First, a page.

"We’re ready to roll again, both symbolically and in terms of product," said Phil Marineau, assessing the state of Levi Strauss & Co. at a conference with bondholders and financial analysts last week.
The San Francisco-based company has proven slow to turn around in the three years since Marineau became chief executive officer and president. But following its positive showing of sales growth in the third quarter —?ending a 22-quarter streak of declining sales — and with the upcoming launch of the Levi Strauss Signature line at Wal-Mart Stores, Levi’s executives are finally setting their sights on sales growth again. Their timetable is next year.
Bill Chiasson, senior vice president and chief financial officer, said the company expects to record sales gains of 2 to 5 percent next year. Presuming the company makes its target of flat sales in the fourth quarter that ends this month, that would leave next year’s sales up by about $80 million to $200 million.
Levi’s is looking for earnings before interest, taxation, depreciation and amortization to come in at 10.5 to 12.5 percent of sales, ahead of the 6.1 percent rate reported for the first nine months of 2002, but below the 13.1 percent recorded in 2001. Last year, the company earned $151 million on sales of $4.26 billion.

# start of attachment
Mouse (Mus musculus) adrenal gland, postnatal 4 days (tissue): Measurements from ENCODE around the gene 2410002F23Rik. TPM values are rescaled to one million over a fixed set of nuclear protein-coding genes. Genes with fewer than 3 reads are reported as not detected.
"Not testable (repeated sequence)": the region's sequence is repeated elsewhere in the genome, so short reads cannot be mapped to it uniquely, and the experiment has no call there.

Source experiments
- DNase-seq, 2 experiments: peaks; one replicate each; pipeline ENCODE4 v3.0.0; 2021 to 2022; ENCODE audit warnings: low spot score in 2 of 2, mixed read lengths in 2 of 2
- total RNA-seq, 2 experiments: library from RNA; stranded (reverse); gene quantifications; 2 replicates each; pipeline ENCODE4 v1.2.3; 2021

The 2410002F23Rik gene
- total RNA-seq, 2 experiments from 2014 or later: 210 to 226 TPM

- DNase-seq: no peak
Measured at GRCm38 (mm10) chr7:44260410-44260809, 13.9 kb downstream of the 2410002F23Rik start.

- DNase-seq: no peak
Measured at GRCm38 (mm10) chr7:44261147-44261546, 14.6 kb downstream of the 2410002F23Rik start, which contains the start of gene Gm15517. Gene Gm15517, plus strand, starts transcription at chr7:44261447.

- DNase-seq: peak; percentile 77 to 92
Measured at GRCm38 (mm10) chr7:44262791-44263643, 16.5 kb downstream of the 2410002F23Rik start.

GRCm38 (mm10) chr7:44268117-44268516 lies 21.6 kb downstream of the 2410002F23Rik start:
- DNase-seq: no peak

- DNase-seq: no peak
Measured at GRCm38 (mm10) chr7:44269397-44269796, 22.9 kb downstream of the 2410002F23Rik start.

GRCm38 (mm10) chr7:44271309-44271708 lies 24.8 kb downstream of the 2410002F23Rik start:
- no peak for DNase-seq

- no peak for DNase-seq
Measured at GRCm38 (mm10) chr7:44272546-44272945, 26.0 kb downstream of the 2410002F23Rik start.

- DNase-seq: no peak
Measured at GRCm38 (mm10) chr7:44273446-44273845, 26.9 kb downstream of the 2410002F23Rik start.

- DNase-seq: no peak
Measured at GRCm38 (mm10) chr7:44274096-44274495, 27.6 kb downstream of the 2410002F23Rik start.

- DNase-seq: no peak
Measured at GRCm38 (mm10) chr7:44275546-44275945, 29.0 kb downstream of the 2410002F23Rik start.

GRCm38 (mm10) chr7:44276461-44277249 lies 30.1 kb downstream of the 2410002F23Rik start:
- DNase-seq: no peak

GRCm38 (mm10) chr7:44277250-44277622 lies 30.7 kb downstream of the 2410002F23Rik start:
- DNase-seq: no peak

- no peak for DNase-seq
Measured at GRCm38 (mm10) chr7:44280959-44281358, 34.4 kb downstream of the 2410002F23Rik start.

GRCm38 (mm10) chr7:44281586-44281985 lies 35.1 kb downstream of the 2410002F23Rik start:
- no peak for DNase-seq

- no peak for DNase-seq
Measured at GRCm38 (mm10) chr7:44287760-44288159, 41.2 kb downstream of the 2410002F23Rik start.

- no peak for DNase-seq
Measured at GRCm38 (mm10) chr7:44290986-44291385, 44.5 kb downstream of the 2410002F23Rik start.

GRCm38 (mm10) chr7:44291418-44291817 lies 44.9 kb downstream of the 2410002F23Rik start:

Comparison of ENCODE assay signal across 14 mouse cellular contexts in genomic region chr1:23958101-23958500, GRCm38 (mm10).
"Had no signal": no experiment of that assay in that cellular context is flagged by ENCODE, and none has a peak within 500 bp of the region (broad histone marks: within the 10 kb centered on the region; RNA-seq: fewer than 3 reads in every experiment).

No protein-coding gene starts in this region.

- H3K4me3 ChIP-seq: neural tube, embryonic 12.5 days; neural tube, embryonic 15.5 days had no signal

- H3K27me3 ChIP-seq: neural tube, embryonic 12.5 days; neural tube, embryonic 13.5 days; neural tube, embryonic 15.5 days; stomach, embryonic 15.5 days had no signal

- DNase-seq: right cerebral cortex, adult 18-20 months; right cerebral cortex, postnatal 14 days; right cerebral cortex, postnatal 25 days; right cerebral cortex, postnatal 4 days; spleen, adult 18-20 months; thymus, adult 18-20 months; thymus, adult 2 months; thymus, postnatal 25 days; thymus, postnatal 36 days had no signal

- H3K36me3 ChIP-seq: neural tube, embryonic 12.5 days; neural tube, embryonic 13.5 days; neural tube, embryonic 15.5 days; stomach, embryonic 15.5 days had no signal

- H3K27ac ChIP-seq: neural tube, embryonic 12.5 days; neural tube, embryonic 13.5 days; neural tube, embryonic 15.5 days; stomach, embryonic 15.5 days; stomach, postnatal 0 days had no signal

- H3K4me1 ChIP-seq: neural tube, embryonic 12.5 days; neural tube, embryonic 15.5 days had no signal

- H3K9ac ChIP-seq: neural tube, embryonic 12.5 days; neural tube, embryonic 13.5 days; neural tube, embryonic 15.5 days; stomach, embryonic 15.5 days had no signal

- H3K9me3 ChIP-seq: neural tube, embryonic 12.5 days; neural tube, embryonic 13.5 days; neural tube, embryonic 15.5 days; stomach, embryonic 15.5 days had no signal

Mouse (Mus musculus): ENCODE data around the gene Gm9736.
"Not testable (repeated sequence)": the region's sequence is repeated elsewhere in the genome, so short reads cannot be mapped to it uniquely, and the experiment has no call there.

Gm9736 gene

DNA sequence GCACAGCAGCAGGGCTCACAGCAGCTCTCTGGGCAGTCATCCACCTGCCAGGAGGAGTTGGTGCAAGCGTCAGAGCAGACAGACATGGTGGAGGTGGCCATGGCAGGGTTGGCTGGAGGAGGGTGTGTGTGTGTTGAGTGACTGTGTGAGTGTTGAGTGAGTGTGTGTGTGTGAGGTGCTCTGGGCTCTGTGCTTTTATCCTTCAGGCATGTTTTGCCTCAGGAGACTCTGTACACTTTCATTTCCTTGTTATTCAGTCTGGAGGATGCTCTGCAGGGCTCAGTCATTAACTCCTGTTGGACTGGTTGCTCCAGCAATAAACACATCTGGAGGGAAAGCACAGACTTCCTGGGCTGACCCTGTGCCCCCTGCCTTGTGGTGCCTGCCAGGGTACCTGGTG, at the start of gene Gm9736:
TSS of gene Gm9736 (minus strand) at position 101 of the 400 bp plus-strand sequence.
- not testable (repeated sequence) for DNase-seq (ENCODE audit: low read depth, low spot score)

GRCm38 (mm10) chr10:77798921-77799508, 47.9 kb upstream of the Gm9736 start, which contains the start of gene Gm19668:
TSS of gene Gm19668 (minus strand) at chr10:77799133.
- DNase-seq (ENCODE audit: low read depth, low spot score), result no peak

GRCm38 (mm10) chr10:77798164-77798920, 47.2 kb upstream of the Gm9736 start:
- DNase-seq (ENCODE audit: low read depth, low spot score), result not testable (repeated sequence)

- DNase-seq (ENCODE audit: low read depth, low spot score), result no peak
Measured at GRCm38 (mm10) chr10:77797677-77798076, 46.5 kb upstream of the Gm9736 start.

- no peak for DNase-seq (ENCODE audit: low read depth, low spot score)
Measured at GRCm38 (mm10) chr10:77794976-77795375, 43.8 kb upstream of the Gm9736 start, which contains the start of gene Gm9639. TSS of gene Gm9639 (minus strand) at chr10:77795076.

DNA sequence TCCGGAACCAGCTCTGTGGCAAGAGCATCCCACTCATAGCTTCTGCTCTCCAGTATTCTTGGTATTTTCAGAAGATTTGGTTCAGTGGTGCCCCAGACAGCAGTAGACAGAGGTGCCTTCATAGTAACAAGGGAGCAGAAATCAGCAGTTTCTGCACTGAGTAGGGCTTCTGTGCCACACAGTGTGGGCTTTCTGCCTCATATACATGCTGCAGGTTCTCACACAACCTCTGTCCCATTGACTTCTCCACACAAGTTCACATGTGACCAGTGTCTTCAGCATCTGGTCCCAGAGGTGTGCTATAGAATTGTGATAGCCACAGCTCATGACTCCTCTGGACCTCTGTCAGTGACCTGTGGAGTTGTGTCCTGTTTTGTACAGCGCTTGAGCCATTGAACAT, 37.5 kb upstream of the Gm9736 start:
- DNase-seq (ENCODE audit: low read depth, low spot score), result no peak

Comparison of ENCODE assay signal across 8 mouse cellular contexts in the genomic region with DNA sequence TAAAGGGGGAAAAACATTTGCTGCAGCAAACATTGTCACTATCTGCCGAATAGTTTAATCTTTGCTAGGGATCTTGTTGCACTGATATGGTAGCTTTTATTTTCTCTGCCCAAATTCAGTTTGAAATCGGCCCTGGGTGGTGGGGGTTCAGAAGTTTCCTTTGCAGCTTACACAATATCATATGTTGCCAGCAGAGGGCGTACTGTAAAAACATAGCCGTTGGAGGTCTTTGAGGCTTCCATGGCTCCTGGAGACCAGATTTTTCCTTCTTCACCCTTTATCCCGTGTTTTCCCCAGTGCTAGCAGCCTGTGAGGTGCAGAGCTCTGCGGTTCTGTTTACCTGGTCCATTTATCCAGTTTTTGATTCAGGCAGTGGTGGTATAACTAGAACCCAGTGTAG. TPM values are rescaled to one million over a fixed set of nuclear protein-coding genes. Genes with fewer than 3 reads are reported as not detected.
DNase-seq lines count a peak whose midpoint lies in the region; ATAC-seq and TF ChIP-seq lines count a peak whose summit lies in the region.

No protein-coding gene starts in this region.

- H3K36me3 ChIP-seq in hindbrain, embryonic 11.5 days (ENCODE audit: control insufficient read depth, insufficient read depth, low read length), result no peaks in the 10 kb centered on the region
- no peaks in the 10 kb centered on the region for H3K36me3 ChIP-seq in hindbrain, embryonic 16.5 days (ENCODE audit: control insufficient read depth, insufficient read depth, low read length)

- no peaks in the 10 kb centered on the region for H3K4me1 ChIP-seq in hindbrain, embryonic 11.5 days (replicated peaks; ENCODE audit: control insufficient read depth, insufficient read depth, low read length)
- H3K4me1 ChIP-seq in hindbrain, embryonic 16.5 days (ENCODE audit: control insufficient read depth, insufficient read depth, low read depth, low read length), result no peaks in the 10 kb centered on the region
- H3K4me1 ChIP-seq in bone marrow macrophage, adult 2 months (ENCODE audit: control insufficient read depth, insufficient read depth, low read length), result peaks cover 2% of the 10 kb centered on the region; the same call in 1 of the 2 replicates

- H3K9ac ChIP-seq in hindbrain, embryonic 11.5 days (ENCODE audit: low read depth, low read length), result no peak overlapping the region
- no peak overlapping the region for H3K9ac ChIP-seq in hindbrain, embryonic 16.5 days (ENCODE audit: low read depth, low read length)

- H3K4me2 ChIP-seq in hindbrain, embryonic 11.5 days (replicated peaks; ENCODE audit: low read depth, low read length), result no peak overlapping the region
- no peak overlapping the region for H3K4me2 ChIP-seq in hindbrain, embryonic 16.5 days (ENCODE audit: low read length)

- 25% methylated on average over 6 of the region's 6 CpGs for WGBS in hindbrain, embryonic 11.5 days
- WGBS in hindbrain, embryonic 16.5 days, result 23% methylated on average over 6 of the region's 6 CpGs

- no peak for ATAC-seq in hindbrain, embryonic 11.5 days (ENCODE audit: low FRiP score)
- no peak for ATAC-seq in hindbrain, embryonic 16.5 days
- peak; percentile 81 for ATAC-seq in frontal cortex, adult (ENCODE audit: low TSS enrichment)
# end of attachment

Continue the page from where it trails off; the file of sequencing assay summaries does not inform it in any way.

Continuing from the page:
In fiscal 2003, Marineau said, Levi’s expects to "begin to grow again on a full-year basis and continue that growth over a multiple-year basis."
While the company expects 2002 to be the last of six down years for sales, Levi’s officials warned that the next three quarters might not be banner ones.
"The growth is going to come a lot on the mass channel entry," said Chiasson, referring to the Signature line due to hit Wal-Mart in July. "That mass channel entry is going to start in the third quarter. Most of the growth will come in the back half of the year."